Dressel has been on the path to Olympic-title contention since the conclusion of the Rio Games, where he earned a gold medal for his contributions to the American 400 freestyle relay. In addition to his World Champs double, he starred during the second season of the International Swimming League. And while the ISL is conducted in a short-course format, it provided Dressel with racing opportunities during the COVID-19 pandemic.

Heading to Tokyo, Dressel has the second-fastest time of the 100 freestyle contenders, the top mark belonging to Russia’s Kliment Kolesnikov (47.31), who is followed by Italian Alessandro Miressi (47.45). As for Chalmers, he just went 47.59 en route to victory at the Aussie Trials.

The 100 freestyle has long been considered the sport’s blue ribbon event, and Dressel has a chance to etch his name in history. As the University of Florida product continues to build his reputation, he will have a chance to join several American legends as a champion in the event. Already, the club includes the Who’s-Who list of Duke Kahanamoku, Johnny Weissmuller, Don Schollander, Mark Spitz, Jim Montgomery, Rowdy Gaines, Matt Biondi and Nathan Adrian – among others.

During the medal ceremony, Dressel took a moment to acknowledge the crowd and gave a motivational speech. He recalled sitting in the stands at the CHI Health Center as a 15-year-old in 2012 and gaining experience from his appearance, even if his races didn’t yield strong results. In five events in 2012, Dressel finished between 100th and 152nd.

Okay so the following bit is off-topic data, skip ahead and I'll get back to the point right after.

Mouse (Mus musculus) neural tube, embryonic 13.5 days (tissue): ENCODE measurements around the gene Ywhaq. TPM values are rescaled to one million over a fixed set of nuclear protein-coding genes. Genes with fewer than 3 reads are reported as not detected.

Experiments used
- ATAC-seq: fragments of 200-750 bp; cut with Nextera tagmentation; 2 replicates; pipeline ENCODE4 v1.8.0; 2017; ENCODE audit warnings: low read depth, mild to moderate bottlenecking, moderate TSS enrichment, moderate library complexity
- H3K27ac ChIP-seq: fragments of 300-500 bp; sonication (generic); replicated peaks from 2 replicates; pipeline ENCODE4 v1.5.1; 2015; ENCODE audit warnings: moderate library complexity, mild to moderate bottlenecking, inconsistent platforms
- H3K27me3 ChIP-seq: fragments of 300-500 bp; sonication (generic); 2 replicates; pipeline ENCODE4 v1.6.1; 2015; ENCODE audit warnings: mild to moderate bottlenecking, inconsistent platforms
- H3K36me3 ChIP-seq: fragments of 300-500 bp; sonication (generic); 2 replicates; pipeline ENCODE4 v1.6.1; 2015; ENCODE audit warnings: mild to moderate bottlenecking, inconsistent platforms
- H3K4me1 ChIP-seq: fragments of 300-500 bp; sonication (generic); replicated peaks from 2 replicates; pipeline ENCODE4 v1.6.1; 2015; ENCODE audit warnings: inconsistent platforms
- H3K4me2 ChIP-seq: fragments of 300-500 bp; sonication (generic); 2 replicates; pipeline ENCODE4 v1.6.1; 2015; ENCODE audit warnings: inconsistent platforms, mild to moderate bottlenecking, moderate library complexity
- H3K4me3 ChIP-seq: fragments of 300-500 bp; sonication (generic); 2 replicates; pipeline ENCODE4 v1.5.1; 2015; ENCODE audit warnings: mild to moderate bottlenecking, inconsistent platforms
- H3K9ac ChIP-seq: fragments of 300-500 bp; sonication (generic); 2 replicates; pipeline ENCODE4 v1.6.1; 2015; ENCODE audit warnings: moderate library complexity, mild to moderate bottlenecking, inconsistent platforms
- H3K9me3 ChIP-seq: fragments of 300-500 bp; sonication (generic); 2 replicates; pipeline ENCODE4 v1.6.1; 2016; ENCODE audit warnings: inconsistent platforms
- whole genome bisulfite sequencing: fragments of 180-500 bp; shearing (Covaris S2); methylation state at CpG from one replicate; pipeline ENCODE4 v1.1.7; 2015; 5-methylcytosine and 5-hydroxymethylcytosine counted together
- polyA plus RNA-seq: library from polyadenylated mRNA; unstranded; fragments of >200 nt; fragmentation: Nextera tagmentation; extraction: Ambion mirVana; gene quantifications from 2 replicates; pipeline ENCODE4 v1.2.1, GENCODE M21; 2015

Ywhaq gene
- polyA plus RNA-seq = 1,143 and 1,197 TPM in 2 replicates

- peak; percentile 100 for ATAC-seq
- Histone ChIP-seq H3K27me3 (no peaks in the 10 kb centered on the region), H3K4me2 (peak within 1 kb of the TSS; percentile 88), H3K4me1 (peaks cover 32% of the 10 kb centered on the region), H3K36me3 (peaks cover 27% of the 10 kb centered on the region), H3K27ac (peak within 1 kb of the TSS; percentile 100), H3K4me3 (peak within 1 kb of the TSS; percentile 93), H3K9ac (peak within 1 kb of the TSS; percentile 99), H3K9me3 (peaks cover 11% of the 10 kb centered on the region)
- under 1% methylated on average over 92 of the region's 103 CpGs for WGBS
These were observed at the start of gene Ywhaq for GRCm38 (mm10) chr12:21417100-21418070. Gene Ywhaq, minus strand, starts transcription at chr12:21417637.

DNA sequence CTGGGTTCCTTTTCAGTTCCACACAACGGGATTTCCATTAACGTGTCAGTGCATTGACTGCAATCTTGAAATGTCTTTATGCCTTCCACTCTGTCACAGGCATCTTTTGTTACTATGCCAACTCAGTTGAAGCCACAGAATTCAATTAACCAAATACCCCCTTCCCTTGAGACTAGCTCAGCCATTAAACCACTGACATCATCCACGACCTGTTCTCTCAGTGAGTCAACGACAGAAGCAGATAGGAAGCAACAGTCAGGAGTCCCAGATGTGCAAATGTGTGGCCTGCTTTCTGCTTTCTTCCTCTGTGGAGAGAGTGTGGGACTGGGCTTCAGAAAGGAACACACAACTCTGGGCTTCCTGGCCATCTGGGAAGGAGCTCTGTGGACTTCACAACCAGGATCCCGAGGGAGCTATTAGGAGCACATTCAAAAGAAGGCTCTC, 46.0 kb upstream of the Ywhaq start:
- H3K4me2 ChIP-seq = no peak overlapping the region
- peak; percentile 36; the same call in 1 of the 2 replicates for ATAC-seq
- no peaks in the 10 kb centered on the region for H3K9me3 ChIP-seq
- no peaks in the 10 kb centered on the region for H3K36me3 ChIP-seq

“I pick and choose when I like to have my moments,” Dressel said. “I’ve always said if you win your heat, that heat is yours. You can do what you like, so I was excited. There was a lot of emotion wrapped up in that. This meet was prolonged a year. It was more than I just won a 100 freestyle. There was a lot of emotion in this. All the struggles through quarantine, finding pools to train at, all of that packed into one race. It wasn’t just a 100 free for me. There was a lot going on. A lot of outside pressure, which I’ve gotten better and better at ignoring. So it’s not just what you see. I was excited. I wanted to share that with the crowd. Right now, I’m kind of over the spotlight again, but for that moment I wanted to have it and share that with the people in the stadium. It was fun. It was fun celebrating with them, and it was a fun race with these boys. That was an ecstatic 100 Free, and I really enjoyed doing that with them.”

Behind Dressel, a solid lineup awaits to help the United States chase gold in the 400 freestyle relay, the likes of Held, Apple and Pieroni experienced in major international competition. Curry and Becker will be making their first appearance at a global meet.

“Coming into the meet, it was on my mind,” Apple said of earning an individual-event swim. “Five years ago, I was here and finished in the mid-30s in the 100 and 200 free and watched them name the team at the end of meet. I didn’t really like sitting in the stands and seeing everyone parade around. This has been a long time coming.”


1. Caeleb Dressel, 47.39
2. Zach Apple, 47.72
3. Blake Pieroni, 48.16
4. Brooks Curry, 48.19
5. Bowe Becker, 48.22
6. Ryan Held, 48.46
7. Brett Pinfold, 48.47
8. Coleman Stewart, 48.51